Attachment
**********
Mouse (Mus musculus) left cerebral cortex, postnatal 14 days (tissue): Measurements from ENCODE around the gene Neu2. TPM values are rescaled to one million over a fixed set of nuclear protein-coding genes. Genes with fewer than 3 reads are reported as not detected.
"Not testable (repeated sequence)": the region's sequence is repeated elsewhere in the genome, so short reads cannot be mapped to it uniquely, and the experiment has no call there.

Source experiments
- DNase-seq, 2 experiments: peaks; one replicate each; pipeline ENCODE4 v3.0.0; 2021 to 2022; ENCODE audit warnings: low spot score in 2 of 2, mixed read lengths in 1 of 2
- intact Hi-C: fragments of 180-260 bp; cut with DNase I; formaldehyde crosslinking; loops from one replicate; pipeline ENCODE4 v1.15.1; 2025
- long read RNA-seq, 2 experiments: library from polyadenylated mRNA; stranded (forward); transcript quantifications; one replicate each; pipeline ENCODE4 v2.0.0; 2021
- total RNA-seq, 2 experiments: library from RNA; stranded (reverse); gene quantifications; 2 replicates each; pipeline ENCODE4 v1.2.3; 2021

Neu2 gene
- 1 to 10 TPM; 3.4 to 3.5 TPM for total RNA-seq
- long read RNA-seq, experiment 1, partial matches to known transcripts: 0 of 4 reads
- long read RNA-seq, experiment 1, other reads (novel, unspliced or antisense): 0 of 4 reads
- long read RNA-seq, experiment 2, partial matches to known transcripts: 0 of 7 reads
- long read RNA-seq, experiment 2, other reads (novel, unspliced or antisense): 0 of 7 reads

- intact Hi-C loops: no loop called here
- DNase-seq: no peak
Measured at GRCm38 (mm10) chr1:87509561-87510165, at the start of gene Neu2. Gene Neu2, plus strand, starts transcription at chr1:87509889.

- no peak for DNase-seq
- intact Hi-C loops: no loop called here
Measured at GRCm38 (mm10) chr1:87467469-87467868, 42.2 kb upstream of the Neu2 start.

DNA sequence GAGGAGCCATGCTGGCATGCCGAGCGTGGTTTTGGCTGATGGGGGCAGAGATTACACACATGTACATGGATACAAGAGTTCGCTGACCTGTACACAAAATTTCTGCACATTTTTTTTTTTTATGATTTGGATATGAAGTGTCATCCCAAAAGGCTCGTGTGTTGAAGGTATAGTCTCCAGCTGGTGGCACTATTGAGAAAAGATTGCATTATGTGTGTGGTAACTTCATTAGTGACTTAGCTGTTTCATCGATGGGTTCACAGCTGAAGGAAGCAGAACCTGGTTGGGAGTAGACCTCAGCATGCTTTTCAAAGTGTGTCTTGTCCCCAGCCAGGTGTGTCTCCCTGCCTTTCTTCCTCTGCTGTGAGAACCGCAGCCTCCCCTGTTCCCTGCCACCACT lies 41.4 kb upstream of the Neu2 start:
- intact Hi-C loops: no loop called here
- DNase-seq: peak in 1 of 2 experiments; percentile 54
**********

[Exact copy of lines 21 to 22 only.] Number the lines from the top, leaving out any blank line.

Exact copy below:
- intact Hi-C loops: no loop called here
- DNase-seq: peak in 1 of 2 experiments; percentile 54